In far too many minds, polio has been consigned to the dustbins of history, wiped out by the miraculous Salk vaccine introduced more than a half century ago.
There is a measure of truth in that belief — but only a measure.
The disease that spread throughout the world in the 1940s and ’50s claiming thousands of lives and crippling untold thousands more was one of the worst epidemics in this country’s history. Entire communities essentially quarantined themselves out of fear about the contagion of the disease.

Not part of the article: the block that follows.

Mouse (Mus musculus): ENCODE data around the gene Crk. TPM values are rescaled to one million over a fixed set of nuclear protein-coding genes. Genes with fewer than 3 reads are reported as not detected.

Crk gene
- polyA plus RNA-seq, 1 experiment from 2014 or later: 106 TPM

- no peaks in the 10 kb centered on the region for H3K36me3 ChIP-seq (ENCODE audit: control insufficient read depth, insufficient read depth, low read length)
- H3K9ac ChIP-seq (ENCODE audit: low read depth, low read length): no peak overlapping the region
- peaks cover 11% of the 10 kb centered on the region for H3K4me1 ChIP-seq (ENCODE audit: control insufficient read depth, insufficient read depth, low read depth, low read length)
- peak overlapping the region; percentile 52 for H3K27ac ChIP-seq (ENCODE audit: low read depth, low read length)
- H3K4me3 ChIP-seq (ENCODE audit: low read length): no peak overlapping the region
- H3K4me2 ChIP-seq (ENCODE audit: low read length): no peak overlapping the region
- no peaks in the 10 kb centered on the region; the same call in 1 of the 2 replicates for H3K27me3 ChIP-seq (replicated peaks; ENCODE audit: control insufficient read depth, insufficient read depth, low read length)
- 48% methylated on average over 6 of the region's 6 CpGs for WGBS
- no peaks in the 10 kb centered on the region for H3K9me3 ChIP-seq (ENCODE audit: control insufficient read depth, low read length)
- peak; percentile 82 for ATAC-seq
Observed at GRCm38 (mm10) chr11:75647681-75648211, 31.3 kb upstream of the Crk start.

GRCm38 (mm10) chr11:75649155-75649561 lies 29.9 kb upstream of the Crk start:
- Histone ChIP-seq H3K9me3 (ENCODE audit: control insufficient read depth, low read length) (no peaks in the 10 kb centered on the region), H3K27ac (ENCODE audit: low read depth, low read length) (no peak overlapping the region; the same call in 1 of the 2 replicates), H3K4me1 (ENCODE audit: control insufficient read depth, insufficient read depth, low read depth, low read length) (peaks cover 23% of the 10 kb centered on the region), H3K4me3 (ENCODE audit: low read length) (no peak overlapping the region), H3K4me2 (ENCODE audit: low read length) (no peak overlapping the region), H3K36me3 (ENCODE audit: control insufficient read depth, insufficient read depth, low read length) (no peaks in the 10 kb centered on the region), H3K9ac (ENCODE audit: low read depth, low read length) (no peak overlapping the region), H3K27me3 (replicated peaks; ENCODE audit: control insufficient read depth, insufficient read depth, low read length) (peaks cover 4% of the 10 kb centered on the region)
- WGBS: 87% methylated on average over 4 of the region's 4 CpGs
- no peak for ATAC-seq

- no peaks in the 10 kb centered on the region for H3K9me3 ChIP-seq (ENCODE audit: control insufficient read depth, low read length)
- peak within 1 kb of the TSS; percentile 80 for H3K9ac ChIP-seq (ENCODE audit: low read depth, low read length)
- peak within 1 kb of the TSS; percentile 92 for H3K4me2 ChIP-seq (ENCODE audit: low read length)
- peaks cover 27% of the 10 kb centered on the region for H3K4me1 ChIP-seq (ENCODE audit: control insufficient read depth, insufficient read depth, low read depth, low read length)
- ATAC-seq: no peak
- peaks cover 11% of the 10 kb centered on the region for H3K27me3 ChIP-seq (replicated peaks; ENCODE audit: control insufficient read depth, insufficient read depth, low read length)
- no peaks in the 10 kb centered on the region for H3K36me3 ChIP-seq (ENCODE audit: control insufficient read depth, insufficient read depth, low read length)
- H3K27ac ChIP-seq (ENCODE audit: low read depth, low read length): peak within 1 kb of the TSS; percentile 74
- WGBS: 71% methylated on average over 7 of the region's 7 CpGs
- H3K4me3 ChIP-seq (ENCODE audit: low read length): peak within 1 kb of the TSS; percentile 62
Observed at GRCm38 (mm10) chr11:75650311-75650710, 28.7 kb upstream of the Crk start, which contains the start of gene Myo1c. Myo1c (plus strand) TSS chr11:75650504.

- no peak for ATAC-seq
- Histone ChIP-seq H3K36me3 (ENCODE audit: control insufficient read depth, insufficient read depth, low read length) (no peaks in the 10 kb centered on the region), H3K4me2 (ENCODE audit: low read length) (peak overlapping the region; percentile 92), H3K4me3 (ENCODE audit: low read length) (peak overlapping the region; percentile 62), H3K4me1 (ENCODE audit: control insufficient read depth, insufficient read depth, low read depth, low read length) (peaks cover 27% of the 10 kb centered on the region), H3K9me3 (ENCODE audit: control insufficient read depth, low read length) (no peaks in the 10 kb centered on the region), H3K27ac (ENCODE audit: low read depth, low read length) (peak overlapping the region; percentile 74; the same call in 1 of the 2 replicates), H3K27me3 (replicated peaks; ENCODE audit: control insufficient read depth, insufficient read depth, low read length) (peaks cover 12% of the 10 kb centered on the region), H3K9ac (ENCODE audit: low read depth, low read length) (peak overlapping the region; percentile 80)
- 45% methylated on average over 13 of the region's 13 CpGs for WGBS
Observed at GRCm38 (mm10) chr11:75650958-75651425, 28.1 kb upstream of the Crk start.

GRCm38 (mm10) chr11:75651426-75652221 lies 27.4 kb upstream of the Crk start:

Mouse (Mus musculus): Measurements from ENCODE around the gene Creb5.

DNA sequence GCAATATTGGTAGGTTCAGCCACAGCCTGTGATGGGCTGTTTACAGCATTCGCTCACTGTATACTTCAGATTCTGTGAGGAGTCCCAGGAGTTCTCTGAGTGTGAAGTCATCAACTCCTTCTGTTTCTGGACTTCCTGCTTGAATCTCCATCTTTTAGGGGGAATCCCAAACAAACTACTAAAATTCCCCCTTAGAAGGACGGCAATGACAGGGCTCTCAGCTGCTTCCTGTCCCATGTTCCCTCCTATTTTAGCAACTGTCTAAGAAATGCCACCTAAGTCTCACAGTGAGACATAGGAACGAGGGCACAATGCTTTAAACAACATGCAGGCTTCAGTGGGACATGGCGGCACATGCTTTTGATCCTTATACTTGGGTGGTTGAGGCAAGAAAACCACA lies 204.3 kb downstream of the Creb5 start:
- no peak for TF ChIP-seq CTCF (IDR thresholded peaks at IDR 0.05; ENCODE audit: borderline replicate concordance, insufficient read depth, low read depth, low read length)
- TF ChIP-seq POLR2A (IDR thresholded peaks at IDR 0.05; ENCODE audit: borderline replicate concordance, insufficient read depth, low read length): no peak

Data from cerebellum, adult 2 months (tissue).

There were genuine concerns that the disease could not be checked, worries that were eased and eventually erased when Dr. Jonas Salk introduced his vaccine.
In less than a decade, the epidemic had been arrested. Reports of the disease slowed to a trickle, and eventually those reports were considered rare events.
But polio had not been eradicated.
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